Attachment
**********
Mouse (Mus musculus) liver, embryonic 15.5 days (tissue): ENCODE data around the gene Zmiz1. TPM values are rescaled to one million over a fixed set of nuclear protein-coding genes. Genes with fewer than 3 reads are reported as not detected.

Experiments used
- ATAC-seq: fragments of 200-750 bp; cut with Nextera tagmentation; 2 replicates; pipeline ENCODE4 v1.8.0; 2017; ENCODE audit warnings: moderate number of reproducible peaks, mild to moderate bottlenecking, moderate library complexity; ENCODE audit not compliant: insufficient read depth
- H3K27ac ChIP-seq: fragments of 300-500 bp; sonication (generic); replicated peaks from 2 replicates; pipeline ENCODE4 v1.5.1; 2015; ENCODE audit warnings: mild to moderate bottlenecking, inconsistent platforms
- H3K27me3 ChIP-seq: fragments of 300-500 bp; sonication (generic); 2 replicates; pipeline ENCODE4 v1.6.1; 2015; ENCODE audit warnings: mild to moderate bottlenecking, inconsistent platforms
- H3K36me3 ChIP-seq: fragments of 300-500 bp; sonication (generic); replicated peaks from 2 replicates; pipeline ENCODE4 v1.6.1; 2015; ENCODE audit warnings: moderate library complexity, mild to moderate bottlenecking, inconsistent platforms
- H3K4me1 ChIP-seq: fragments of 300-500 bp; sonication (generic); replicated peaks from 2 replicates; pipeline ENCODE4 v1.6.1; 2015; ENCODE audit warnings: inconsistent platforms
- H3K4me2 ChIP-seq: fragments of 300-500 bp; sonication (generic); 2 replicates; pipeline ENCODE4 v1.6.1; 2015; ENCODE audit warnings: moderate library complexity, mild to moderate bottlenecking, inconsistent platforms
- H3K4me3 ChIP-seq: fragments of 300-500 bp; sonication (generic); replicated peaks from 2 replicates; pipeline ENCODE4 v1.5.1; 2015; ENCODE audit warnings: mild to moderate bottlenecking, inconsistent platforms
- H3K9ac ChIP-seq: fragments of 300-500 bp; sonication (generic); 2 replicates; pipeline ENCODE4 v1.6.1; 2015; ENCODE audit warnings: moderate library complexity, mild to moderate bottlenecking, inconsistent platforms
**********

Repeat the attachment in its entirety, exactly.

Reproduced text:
Mouse (Mus musculus) liver, embryonic 15.5 days (tissue): ENCODE data around the gene Zmiz1. TPM values are rescaled to one million over a fixed set of nuclear protein-coding genes. Genes with fewer than 3 reads are reported as not detected.

Experiments used
- ATAC-seq: fragments of 200-750 bp; cut with Nextera tagmentation; 2 replicates; pipeline ENCODE4 v1.8.0; 2017; ENCODE audit warnings: moderate number of reproducible peaks, mild to moderate bottlenecking, moderate library complexity; ENCODE audit not compliant: insufficient read depth
- H3K27ac ChIP-seq: fragments of 300-500 bp; sonication (generic); replicated peaks from 2 replicates; pipeline ENCODE4 v1.5.1; 2015; ENCODE audit warnings: mild to moderate bottlenecking, inconsistent platforms
- H3K27me3 ChIP-seq: fragments of 300-500 bp; sonication (generic); 2 replicates; pipeline ENCODE4 v1.6.1; 2015; ENCODE audit warnings: mild to moderate bottlenecking, inconsistent platforms
- H3K36me3 ChIP-seq: fragments of 300-500 bp; sonication (generic); replicated peaks from 2 replicates; pipeline ENCODE4 v1.6.1; 2015; ENCODE audit warnings: moderate library complexity, mild to moderate bottlenecking, inconsistent platforms
- H3K4me1 ChIP-seq: fragments of 300-500 bp; sonication (generic); replicated peaks from 2 replicates; pipeline ENCODE4 v1.6.1; 2015; ENCODE audit warnings: inconsistent platforms
- H3K4me2 ChIP-seq: fragments of 300-500 bp; sonication (generic); 2 replicates; pipeline ENCODE4 v1.6.1; 2015; ENCODE audit warnings: moderate library complexity, mild to moderate bottlenecking, inconsistent platforms
- H3K4me3 ChIP-seq: fragments of 300-500 bp; sonication (generic); replicated peaks from 2 replicates; pipeline ENCODE4 v1.5.1; 2015; ENCODE audit warnings: mild to moderate bottlenecking, inconsistent platforms
- H3K9ac ChIP-seq: fragments of 300-500 bp; sonication (generic); 2 replicates; pipeline ENCODE4 v1.6.1; 2015; ENCODE audit warnings: moderate library complexity, mild to moderate bottlenecking, inconsistent platforms